The Day of the Locust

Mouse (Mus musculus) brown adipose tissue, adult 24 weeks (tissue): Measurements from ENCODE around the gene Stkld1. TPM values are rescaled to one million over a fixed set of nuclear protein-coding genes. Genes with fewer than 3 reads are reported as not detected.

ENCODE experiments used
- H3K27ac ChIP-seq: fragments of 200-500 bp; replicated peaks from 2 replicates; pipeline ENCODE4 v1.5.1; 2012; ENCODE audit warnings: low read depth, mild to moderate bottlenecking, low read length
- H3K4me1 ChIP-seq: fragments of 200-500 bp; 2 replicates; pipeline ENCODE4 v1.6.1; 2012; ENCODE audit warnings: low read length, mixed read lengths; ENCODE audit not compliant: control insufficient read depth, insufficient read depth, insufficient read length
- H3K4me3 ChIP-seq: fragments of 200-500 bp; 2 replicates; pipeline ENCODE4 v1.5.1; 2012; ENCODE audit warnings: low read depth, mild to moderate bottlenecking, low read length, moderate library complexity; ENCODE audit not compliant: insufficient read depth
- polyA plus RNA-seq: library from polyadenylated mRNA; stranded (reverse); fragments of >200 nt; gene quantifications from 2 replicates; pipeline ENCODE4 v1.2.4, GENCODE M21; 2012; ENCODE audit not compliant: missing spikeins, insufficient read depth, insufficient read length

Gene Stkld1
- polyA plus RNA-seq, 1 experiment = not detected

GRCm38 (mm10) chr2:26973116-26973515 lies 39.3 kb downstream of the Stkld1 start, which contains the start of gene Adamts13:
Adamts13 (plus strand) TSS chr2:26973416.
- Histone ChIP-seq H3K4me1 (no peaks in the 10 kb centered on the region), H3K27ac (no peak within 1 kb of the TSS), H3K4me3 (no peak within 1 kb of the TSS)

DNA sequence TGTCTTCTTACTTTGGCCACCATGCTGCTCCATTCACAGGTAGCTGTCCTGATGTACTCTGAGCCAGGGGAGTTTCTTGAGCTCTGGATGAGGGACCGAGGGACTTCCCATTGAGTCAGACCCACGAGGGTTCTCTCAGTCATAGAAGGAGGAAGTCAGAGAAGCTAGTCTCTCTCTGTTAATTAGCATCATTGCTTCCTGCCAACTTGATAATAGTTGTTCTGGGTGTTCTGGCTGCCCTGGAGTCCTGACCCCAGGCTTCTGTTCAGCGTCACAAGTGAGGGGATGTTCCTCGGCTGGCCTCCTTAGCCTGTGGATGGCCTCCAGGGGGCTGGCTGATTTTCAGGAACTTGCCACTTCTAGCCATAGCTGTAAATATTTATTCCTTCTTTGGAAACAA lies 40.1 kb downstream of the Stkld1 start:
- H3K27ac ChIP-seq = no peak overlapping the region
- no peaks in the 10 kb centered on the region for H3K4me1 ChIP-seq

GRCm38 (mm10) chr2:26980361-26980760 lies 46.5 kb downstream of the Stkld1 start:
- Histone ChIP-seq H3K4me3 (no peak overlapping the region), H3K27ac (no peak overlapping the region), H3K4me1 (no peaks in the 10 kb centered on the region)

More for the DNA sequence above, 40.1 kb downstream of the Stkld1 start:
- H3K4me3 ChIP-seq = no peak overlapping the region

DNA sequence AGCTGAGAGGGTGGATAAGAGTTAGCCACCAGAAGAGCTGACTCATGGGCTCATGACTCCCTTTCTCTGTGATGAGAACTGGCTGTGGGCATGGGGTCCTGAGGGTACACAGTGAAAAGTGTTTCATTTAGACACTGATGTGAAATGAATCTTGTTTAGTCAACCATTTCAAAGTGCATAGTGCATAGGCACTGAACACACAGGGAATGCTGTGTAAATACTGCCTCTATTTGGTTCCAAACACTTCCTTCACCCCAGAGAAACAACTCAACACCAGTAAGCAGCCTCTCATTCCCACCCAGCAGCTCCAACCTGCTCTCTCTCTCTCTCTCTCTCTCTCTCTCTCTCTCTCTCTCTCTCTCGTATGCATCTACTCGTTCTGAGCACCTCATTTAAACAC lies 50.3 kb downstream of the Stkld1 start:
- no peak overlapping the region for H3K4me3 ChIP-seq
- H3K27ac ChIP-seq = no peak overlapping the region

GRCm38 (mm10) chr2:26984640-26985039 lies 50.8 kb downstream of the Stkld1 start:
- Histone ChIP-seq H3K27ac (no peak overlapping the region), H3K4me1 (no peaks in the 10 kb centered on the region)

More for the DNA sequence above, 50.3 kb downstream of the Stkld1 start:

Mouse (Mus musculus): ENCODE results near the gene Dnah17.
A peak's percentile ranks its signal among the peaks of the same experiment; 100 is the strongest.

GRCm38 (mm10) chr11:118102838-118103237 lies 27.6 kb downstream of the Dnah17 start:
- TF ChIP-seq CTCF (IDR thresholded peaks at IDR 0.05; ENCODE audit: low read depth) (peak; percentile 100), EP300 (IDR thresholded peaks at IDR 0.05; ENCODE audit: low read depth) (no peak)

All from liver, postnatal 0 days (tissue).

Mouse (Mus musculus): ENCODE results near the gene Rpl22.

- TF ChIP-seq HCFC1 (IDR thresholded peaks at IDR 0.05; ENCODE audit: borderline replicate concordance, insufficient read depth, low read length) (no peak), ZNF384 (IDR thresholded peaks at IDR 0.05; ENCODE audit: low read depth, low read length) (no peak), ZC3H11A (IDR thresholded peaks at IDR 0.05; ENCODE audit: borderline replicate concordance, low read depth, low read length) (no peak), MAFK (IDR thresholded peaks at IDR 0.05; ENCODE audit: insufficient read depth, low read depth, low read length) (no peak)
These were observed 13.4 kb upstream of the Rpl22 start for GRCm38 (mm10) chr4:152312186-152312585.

Time Out saysSchlesinger's misguided version of Nathanael West's cynical classic about a tormented Tinseltown, peopled by no-hopers trying in vain to work their way into the glamorous, starry life of the Hollywood studios. Admittedly the book, an elusive, mesmeric work of associated images and ideas, surreal and analytical, would present problems for the most talented of film-makers. But Schlesinger really blows it. West's thin plot is stretched out to excessive length, with little sense of pace or the significance of events; the characters are cut down, stranded without pasts and motivations; images are emphasised with no sense of context; the narrative is often confused and confusing. Only the hysterical holocaust at the end of the film gives any idea of West's conception, and even then the power of the scene is betrayed by a pathetic, superfluous coda.